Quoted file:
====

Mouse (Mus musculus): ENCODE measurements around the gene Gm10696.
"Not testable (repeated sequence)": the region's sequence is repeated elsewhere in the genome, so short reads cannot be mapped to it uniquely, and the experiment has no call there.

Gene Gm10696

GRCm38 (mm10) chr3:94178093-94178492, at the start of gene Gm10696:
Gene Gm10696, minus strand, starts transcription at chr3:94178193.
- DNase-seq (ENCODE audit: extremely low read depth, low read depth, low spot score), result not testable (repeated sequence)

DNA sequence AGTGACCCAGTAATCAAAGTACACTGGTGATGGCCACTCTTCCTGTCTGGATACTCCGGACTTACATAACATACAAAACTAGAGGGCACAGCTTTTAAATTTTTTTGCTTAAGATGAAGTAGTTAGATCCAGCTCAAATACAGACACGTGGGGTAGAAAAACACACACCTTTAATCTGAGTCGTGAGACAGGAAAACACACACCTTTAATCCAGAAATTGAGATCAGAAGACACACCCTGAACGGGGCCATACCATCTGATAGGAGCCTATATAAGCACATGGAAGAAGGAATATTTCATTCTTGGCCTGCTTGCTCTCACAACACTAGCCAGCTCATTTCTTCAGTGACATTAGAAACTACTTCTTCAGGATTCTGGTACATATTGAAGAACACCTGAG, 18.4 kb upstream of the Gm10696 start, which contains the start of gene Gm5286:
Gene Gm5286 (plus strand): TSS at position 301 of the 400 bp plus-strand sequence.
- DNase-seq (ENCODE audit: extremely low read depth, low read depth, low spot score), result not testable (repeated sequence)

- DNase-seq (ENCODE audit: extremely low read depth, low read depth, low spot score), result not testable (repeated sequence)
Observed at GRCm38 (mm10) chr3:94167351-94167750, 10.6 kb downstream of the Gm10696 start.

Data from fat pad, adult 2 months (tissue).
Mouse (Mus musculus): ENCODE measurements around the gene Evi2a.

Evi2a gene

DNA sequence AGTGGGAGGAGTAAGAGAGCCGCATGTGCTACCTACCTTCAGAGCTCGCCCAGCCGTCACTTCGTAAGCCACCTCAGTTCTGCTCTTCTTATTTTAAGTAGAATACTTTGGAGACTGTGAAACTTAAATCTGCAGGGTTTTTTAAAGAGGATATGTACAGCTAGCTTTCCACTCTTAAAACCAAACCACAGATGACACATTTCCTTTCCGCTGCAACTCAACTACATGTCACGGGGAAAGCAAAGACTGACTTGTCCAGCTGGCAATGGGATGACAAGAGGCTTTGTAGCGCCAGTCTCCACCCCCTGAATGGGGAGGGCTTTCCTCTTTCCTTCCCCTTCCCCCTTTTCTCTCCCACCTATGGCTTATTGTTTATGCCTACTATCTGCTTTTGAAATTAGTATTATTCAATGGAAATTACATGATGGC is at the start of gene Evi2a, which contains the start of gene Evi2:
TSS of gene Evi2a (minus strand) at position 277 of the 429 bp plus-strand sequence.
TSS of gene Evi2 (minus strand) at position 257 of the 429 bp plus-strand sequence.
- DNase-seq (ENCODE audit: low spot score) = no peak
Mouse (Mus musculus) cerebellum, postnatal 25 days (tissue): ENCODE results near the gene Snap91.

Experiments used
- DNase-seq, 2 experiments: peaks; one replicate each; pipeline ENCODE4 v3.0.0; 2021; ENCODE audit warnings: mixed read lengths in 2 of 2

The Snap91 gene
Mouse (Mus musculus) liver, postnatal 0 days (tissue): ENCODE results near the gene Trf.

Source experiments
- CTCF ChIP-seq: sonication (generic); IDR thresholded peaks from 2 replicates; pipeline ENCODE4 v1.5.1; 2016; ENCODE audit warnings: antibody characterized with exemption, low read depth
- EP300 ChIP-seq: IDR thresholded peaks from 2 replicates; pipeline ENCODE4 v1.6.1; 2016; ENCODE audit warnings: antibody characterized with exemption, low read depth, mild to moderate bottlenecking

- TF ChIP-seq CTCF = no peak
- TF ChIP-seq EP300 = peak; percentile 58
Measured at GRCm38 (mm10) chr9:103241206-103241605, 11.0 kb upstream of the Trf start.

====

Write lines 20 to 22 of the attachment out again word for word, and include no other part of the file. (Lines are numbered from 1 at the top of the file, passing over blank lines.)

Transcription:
Experiments used
- DNase-seq, 2 experiments: peaks; one replicate each; pipeline ENCODE4 v3.0.0; 2021; ENCODE audit warnings: mixed read lengths in 2 of 2

The Snap91 gene